Photographer's Note

Legend has it that the site of the temple, now surrounded by a small lake, was once a forest. It was here that Valmiki, a great Indian poet, wrote the Ramayana, it is here that Sita was banished to, and it is here that Luv and kush her sons heard the stories of their forefathers. It is also believed that Buddha had visited this sacred site.

However, the temple is not known for these myths but as the holiest place of worship for the Sikhs. In a way, it is appropriate as Sikhism promotes secularism, and this is evident in their non-discrimination of visitors to their holy shrine. The only condition, no activty considered to be vice is entertained in the complex and your hair must be covered at all times.

The temple was built under the leadership of the fifth Sikh Guru (Guru Arjan, 1581-1606) and was completed in 1601. The temple was later attacked by the Mughals and had to be substantially rebuilt in the 1760s. The temple is surrounded by a pool of water, called the Sarovar or the Pool of Nectar. Around the pool is a pathway that runs all around it. The complex is filled with stories of conquests, gurus and worshippers and one can easily spend hours walking around reading the many information boards. The temple also provides free food to everyone in the kitchen called the Langar.

The Harmandir Sahib or the main temple houses the Granth Sahib, the holy book of the Sikhs, since 1604, three years after its completion. Every night the book is taken to the Akal Takht and brought back in the morning. The Akal Takht is the seat of the governing body of the Sikhs and also houses a museum.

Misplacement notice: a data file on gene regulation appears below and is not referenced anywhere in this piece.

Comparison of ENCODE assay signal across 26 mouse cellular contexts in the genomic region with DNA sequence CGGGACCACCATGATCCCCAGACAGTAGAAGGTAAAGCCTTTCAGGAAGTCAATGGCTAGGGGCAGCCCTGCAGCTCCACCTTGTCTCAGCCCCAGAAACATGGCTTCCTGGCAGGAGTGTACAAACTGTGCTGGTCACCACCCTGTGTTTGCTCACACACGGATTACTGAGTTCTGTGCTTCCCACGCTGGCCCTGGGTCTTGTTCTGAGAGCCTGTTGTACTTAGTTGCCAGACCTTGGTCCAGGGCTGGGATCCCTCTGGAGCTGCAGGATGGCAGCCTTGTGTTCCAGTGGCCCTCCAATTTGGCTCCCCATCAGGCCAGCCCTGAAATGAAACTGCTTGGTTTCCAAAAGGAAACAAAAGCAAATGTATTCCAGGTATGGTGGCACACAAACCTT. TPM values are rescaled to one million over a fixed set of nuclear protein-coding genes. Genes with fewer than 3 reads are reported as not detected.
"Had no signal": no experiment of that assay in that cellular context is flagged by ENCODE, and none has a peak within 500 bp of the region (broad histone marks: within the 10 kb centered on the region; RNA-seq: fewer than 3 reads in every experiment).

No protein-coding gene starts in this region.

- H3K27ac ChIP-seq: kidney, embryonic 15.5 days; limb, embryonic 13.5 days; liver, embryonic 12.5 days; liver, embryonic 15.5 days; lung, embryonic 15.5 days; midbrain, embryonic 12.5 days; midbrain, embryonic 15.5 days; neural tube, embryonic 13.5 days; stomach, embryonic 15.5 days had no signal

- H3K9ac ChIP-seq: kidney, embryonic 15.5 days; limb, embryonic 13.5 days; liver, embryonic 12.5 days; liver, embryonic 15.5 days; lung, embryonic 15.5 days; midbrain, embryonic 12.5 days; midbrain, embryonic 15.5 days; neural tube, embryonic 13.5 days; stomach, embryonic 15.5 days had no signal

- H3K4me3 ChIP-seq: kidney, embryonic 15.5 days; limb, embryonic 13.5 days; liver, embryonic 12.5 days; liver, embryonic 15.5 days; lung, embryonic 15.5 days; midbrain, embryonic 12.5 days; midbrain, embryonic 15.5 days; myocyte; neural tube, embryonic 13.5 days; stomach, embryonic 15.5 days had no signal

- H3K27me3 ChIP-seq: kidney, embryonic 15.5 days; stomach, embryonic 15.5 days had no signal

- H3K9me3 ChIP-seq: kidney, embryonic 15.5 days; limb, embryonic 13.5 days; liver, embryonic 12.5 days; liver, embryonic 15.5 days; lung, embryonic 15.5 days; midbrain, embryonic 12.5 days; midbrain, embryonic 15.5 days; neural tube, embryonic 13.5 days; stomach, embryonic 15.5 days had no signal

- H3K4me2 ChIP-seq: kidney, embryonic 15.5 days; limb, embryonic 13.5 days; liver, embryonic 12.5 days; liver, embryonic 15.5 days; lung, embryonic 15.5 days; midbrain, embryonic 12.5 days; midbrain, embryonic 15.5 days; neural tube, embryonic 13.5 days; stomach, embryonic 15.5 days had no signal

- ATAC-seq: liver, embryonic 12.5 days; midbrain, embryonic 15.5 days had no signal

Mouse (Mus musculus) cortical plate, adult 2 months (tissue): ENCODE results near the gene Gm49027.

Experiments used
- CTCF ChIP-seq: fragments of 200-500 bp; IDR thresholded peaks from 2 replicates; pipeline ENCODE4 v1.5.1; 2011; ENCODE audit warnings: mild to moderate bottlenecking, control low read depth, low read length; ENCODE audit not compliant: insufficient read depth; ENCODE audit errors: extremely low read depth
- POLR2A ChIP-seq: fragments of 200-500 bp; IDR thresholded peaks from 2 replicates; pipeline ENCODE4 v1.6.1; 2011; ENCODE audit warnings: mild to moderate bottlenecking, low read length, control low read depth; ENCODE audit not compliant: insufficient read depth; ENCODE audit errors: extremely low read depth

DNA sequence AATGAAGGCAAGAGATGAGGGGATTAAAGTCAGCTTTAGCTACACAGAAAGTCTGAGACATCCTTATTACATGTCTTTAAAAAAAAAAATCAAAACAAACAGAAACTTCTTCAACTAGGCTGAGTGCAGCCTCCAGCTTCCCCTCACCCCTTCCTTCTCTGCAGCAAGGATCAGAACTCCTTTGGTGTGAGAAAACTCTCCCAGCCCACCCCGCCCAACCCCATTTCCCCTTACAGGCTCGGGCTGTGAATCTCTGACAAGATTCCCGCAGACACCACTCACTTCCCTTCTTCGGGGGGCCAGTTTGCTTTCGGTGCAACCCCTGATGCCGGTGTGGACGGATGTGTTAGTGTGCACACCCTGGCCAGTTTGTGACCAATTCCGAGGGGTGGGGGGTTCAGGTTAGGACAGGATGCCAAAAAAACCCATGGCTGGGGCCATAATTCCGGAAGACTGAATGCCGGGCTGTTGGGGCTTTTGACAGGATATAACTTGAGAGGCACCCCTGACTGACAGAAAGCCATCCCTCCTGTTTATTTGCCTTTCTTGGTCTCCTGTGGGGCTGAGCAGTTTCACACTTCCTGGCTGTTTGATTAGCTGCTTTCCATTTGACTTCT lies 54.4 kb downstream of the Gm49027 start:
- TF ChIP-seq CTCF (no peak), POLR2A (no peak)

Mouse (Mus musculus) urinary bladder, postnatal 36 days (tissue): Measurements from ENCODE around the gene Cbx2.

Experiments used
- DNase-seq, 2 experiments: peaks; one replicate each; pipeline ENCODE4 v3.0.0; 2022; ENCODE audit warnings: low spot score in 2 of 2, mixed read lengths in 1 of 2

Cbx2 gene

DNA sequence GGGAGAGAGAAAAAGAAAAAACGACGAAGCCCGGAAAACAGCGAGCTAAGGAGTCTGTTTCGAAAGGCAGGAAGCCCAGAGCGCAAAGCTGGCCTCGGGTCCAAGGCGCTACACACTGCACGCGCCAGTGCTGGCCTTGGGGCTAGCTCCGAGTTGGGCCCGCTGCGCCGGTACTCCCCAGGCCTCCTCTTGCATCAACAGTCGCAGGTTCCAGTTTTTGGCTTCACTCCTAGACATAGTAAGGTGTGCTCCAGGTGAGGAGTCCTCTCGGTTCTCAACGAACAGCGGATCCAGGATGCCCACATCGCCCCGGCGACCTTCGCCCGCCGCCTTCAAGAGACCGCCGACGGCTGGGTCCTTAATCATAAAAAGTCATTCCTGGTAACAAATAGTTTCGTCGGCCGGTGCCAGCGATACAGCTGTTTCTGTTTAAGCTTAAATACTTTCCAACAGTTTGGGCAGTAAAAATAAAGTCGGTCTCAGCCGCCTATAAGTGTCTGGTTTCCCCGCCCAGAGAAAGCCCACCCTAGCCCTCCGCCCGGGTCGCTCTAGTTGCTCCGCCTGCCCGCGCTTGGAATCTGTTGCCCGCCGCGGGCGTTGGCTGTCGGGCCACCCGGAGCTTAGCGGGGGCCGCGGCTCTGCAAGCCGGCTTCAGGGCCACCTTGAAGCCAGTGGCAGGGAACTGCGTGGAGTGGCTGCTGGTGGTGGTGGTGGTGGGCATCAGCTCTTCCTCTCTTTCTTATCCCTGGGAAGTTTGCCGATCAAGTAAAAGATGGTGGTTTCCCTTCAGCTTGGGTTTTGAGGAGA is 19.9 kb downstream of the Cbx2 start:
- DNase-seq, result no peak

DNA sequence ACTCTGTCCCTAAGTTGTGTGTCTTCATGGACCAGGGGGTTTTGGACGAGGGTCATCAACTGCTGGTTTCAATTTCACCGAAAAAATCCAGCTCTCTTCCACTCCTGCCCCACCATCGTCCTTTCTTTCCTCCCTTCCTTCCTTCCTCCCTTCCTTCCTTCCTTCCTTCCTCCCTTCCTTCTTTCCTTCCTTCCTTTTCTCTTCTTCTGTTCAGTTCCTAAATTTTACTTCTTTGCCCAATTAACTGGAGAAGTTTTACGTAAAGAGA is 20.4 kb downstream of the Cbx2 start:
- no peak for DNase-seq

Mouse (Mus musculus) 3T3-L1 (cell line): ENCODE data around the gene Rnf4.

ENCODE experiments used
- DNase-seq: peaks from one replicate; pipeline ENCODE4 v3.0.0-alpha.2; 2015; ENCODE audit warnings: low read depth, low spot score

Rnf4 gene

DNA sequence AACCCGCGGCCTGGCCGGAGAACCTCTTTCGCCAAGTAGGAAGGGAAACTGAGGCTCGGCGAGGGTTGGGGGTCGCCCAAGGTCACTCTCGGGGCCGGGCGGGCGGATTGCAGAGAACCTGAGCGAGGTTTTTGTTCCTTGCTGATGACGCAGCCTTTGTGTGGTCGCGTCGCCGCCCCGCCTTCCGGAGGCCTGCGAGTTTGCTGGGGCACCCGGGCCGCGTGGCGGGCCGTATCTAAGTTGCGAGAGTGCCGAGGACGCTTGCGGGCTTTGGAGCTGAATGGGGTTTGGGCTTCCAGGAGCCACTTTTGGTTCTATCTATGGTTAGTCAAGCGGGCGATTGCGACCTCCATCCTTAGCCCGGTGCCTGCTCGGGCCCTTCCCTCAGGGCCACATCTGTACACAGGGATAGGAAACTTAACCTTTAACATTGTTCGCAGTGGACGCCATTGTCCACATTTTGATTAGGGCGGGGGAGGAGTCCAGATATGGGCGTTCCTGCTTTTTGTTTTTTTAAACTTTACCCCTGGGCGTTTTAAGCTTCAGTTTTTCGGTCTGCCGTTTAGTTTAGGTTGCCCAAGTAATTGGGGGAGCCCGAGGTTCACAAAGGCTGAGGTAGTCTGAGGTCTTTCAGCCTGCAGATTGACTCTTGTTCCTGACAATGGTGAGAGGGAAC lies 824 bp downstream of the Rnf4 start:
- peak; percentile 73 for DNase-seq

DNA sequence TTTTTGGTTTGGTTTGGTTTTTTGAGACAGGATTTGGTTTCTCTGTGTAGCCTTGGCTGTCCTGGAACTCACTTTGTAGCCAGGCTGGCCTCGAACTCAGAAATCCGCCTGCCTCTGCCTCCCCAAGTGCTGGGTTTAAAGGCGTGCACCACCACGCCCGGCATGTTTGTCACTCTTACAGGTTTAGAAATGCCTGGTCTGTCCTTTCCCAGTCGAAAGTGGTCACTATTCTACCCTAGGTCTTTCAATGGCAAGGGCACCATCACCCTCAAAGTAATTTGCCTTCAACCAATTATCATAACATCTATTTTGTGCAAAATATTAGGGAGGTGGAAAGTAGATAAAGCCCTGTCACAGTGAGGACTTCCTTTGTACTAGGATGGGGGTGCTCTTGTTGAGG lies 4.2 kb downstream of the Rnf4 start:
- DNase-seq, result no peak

The temple has also played a crucial role in Indian politics when in 1984, Sikh militants had taken over the shrine, led by Jarnail Singh Bhindranwale. The temple was sealed from the inside and was being used as a militant base. Indira Gandhi, the then Prime Minister of India, ordered Operation Blue Star, to recapture the Temple. Though the operation was succesful, the methods used, the deaths of innocent Sikhs, and the general enmity between the Sikhs and the rest of India reached a great high, and Indira gandhi paid by the price when she was gunned down by her own Sikh bodyguards. The state of Punjab was in political turmoil till the turn of the decade. It was an unfortunate scar on this sacred of shrines and anyone visiting today can never fathom how the serenity that surrounds it today could have once been the center of war.

The temple is a must see, plan to spend a few hours there, and plan to eat atleast one meal. The food is clean and well prepared. Photography is allowed everywhere except inside the shrine and the shining, reflecting temple is a sight to remember.

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